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Assume $f$ is a function over $\mathbb{R}$ satisfying $f(x+y)=f(x)+f(y)$ for all $x,y \in \mathbb{R}$. Prove that there is a constant $c$ for which $f(x) = cx$ for all $x \in \mathbb{Q}$.

We know that $f(0) = 0$. Now set $x = n$ and $y=n$ to get $f(2n) = 2f(n)$ where $n$ is a rational number. But doesn't this condition imply all constant functions work? So we must get another condition.

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  • $\begingroup$ You're not quite there. Set $f(1) = \alpha$, then what do you conclude about $f(n)$? $\endgroup$ – Cameron Williams Apr 9 '16 at 1:25
  • $\begingroup$ We have $2^n \cdot \alpha = f(2n)$ for positive integers $n$. $\endgroup$ – user19405892 Apr 9 '16 at 1:29
  • $\begingroup$ Also isn't it obvious there is a $c$ since $c(x+y) = cx+cy$ works? $\endgroup$ – user19405892 Apr 9 '16 at 1:42
  • $\begingroup$ Actually the only constant function that works is f(x) = 0. f (x)= c DOESN'T work because c=f (p+c) $\ne $ f (p)+f (q)= 2c. $\endgroup$ – fleablood Apr 9 '16 at 1:53
  • $\begingroup$ No. $f (2^n)=f (2^{n-1} +2^{n-1})=2f (2^{n-1}) =...=2^{n-1}f (2) $ but $f (2n)=2f (n) $. Again, figure out what f (1) equals first. Then note f (q) = qf (1) $\endgroup$ – fleablood Apr 9 '16 at 2:01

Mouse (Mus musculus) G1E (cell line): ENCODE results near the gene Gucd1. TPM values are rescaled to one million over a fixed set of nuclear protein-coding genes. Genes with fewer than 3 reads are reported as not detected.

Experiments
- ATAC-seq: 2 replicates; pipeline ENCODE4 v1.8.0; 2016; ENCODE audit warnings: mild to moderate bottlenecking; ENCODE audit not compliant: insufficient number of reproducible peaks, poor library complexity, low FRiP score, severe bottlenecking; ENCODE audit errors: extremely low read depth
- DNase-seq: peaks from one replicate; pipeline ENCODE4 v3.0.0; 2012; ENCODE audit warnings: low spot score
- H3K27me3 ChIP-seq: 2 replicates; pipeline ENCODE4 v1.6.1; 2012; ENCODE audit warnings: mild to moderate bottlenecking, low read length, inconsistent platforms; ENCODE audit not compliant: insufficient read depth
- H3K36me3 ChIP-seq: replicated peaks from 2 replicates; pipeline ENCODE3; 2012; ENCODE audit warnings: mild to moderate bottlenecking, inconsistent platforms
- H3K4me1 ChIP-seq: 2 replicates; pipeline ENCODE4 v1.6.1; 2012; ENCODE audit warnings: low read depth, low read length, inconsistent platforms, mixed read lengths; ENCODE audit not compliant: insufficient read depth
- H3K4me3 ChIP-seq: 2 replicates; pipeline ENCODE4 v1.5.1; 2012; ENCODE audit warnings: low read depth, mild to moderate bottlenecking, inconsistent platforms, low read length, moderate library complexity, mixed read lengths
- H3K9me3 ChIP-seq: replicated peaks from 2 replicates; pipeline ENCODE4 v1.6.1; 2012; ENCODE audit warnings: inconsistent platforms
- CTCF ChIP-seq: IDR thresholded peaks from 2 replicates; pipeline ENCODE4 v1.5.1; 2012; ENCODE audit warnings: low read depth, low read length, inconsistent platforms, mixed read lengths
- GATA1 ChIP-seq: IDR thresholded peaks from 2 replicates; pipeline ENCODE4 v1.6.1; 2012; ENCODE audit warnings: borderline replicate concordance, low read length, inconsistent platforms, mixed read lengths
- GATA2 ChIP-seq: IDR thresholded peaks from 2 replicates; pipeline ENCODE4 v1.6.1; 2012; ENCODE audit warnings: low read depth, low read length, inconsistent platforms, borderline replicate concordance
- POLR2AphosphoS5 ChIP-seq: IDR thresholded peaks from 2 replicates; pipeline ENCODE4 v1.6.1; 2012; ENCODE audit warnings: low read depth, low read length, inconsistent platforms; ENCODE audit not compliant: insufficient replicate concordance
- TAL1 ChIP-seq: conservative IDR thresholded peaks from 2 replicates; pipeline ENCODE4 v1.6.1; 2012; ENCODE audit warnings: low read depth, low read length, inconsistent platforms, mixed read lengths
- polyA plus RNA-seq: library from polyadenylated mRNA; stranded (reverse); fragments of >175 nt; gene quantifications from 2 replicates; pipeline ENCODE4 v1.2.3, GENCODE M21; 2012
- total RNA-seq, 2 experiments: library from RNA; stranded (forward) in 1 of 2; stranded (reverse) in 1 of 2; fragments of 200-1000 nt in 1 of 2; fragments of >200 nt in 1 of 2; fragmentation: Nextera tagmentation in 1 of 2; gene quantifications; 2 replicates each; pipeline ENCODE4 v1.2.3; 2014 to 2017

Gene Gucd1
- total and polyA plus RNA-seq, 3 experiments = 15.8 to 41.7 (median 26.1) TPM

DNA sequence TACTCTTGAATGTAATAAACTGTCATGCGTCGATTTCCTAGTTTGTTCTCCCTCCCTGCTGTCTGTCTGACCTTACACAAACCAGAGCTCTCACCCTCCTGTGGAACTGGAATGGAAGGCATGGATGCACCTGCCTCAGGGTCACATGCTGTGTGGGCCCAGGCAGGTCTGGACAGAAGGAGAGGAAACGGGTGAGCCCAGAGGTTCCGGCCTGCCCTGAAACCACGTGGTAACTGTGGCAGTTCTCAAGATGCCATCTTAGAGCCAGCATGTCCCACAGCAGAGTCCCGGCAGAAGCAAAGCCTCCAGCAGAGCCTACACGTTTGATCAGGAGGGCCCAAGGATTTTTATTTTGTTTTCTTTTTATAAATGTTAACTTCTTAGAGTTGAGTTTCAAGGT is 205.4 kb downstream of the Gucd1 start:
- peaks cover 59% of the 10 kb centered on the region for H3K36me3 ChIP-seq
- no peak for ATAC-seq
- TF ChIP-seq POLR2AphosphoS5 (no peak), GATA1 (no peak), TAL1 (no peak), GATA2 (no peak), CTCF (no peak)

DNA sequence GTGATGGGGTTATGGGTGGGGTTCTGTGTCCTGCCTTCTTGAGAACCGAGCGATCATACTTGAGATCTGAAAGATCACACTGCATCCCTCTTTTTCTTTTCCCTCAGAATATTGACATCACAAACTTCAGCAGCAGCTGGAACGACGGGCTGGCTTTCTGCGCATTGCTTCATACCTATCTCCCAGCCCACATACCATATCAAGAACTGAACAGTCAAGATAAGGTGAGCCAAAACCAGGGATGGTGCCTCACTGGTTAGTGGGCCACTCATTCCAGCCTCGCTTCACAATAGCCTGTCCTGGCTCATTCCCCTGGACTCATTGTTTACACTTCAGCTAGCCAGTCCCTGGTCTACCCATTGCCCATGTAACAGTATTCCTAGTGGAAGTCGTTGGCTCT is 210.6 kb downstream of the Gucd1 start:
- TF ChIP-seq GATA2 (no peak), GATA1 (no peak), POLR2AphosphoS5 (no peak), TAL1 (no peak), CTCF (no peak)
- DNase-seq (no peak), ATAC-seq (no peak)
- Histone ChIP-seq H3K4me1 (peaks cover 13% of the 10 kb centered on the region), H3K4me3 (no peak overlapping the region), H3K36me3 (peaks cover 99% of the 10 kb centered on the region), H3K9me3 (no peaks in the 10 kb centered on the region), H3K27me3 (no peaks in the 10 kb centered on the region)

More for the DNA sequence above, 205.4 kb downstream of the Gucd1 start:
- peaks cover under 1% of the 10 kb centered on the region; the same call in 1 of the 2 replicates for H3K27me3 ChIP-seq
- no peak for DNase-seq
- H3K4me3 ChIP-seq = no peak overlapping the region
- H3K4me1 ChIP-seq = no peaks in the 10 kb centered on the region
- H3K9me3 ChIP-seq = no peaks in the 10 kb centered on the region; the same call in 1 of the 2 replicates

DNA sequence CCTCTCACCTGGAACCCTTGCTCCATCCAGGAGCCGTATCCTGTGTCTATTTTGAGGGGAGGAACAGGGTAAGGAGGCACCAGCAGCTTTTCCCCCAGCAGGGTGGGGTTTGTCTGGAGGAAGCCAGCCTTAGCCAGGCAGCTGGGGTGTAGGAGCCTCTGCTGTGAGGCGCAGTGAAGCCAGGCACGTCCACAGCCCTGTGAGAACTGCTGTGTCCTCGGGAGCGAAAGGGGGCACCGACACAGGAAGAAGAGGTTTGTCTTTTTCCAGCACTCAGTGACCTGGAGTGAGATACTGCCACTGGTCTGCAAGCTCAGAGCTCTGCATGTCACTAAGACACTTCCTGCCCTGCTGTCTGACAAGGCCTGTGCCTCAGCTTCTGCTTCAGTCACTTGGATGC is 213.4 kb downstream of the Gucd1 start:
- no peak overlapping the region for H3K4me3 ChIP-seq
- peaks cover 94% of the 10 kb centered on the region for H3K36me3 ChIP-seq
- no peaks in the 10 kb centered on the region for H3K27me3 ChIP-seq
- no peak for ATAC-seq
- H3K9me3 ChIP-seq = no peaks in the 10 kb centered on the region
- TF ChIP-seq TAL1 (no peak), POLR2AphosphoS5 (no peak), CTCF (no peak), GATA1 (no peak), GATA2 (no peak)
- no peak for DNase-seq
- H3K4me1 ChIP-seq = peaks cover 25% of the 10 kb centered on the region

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Notice: $$ f\left(\frac{m}{n}\right) = m\cdot f\left(\frac{1}{n}\right) = m\cdot \left( \frac{f(1)}{n}\right) = f(1)\cdot \frac{m}{n} $$ where $f\left(\frac{1}{n}\right) = \frac{f(1)}{n}$ because $$ f\left(\frac{1}{n}\right) = f\left( \frac{n}{n} - \frac{n-1}{n}\right) = f(1) - (n-1)f\left(\frac{1}{n}\right) $$ by the linearity assumption.

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  • $\begingroup$ Couldn't we just say that since $c(x+y) = cx+cy$ we know there is a $c$? $\endgroup$ – user19405892 Apr 9 '16 at 1:45
  • $\begingroup$ @user19405892 No; you need a constant that depends on a function $f$, where $f$ is any function satisfying the conditions you listed. So, given $f$, find a constant that works. As you've written it, $c$ has not been defined. $\endgroup$ – Derek Allums Apr 9 '16 at 1:48
  • $\begingroup$ Why does $f\left(\frac{m}{n}\right) = m\cdot f\left(\frac{1}{n}\right)$? $\endgroup$ – user19405892 Apr 9 '16 at 1:52
  • $\begingroup$ By assumption on $f$: $f(m/n)=f(1/n+\cdots+1/n)$ with $m$ summands, so you apply your rule $m$ times to see that it equals $f(1/n)+\cdots+f(1/n)=m\cdot f(1/n)$. $\endgroup$ – Derek Allums Apr 9 '16 at 1:56
  • $\begingroup$ Couldn't we also just solve this functional equation to get $f(x) = cx$? Actually, your proof seems to do that since you don't have to assume $m$ and $n$ are integers. $\endgroup$ – user19405892 Apr 9 '16 at 2:02
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You can demonstrate that for $n\in\mathbb{Z}$, $f(n)=nf(1)$ and $f(1)=nf(\frac1n)$ for $n\ne0$, so that for $x=\frac{p}{q}\in\mathbb{Q}$, $f(x)=\frac{p}{q}f(1)$, so $c=f(1)$.

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